It’s also worth noting that even though memory foam mattress can have excellent pain relieving qualities, if you get the wrong firmness – or the support core isn’t dense enough – you could actually end up with aches and pains (this happened to me when I slept on a memory foam mattress that was too soft).

Low quality memory foam mattresses are also prone to indentation and sagging – so getting a mattress that’s made from high quality materials is paramount.

Lastly, memory foam mattresses are sometimes subject to off-gassing – meaning that they may smell ‘new’ for a few days or weeks.

Look for CertiPUR-US® foams – since they are low in VOC’s (Volatile Organic Compounds) and do not include harmful substances such as formaldehyde, mercury, lead, and other heavy metals [1].

Who Makes the Best Memory Foam Mattresses?

I like the AS range from Amerisleep.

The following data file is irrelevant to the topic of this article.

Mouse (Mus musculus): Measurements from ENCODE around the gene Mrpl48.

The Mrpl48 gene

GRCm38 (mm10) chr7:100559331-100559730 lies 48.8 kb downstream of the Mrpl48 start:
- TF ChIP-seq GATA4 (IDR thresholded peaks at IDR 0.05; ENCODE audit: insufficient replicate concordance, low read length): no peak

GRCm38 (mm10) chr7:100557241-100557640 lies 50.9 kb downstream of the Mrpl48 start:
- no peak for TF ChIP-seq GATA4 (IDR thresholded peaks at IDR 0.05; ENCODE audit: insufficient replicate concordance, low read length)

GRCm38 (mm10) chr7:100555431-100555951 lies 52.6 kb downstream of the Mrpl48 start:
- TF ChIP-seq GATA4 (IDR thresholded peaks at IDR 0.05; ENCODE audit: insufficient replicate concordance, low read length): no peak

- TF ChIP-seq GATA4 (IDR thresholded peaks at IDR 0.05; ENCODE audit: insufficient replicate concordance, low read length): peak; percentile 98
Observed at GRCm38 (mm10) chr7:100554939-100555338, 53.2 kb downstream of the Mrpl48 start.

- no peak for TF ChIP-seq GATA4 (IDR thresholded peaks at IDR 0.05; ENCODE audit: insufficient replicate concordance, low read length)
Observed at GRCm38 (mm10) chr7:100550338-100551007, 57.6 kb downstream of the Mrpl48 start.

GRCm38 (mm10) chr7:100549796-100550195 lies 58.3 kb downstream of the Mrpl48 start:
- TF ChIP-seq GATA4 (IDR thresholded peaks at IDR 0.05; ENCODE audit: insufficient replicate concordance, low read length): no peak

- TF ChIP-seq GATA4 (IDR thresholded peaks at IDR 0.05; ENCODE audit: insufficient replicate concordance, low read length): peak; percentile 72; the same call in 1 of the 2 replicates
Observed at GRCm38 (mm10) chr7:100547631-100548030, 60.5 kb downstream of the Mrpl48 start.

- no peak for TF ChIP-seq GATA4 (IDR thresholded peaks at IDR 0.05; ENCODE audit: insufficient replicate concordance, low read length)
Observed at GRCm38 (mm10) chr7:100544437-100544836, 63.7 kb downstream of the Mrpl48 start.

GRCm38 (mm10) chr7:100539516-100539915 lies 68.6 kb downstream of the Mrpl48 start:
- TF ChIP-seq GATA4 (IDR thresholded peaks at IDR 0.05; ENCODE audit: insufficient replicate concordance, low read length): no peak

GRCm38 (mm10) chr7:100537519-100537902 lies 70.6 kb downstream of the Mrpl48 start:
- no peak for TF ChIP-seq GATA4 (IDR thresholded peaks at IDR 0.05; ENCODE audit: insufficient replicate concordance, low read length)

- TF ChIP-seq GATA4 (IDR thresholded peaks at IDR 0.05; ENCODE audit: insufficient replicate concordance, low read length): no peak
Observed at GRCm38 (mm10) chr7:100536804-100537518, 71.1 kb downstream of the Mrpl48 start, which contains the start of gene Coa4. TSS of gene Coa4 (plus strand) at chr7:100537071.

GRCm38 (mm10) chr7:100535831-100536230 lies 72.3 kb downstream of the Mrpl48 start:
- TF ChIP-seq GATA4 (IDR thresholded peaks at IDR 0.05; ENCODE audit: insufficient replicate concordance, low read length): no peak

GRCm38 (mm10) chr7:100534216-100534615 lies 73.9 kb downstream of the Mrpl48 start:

Because their mattresses are made from high quality materials, can help you sleep cool, and cover a range of firmnesses making them suitable for a huge array of sleepers.

Click the button below to read my in-depth Amerisleep mattress reviews.

What is a Latex Mattress?

A latex mattress contains latex foam.

Latex mattresses are similar to memory foam mattresses in that they both provide custom pressure relief and support.

But a latex mattress typically responds faster than memory foam; has more ‘bounce’, better airflow, and is naturally hypoallergenic, but doesn’t provide as much motion isolation.

What Are the Different Types of Latex Mattresses?

As listed below, latex mattresses can be made from different types of latex and may be subject to different manufacturing processes.